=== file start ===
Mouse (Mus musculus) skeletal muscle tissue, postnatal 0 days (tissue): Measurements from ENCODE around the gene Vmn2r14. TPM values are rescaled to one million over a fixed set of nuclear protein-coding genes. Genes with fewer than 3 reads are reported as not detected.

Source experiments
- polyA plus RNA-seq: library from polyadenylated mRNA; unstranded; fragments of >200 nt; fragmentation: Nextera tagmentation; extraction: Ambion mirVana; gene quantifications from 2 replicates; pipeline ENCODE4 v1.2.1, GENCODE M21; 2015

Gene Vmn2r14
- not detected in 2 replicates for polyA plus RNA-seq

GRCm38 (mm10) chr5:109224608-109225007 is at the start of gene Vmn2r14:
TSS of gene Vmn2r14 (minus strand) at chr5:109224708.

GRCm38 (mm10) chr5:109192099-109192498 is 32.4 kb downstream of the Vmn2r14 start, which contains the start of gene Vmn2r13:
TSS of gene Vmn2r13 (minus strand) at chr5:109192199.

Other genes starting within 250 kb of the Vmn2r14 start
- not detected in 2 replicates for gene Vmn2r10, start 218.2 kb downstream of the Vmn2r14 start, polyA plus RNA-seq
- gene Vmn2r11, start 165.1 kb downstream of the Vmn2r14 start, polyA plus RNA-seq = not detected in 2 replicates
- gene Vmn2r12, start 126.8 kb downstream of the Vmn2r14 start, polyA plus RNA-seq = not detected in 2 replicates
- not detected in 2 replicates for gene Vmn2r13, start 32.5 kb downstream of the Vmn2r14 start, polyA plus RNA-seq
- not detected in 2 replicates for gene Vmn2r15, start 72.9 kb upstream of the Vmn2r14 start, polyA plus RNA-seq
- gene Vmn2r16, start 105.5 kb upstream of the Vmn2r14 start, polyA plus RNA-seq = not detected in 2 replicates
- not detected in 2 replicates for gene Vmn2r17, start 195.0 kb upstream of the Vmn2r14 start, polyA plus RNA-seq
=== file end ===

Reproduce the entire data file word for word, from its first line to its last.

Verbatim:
Mouse (Mus musculus) skeletal muscle tissue, postnatal 0 days (tissue): Measurements from ENCODE around the gene Vmn2r14. TPM values are rescaled to one million over a fixed set of nuclear protein-coding genes. Genes with fewer than 3 reads are reported as not detected.

Source experiments
- polyA plus RNA-seq: library from polyadenylated mRNA; unstranded; fragments of >200 nt; fragmentation: Nextera tagmentation; extraction: Ambion mirVana; gene quantifications from 2 replicates; pipeline ENCODE4 v1.2.1, GENCODE M21; 2015

Gene Vmn2r14
- not detected in 2 replicates for polyA plus RNA-seq

GRCm38 (mm10) chr5:109224608-109225007 is at the start of gene Vmn2r14:
TSS of gene Vmn2r14 (minus strand) at chr5:109224708.

GRCm38 (mm10) chr5:109192099-109192498 is 32.4 kb downstream of the Vmn2r14 start, which contains the start of gene Vmn2r13:
TSS of gene Vmn2r13 (minus strand) at chr5:109192199.

Other genes starting within 250 kb of the Vmn2r14 start
- not detected in 2 replicates for gene Vmn2r10, start 218.2 kb downstream of the Vmn2r14 start, polyA plus RNA-seq
- gene Vmn2r11, start 165.1 kb downstream of the Vmn2r14 start, polyA plus RNA-seq = not detected in 2 replicates
- gene Vmn2r12, start 126.8 kb downstream of the Vmn2r14 start, polyA plus RNA-seq = not detected in 2 replicates
- not detected in 2 replicates for gene Vmn2r13, start 32.5 kb downstream of the Vmn2r14 start, polyA plus RNA-seq
- not detected in 2 replicates for gene Vmn2r15, start 72.9 kb upstream of the Vmn2r14 start, polyA plus RNA-seq
- gene Vmn2r16, start 105.5 kb upstream of the Vmn2r14 start, polyA plus RNA-seq = not detected in 2 replicates
- not detected in 2 replicates for gene Vmn2r17, start 195.0 kb upstream of the Vmn2r14 start, polyA plus RNA-seq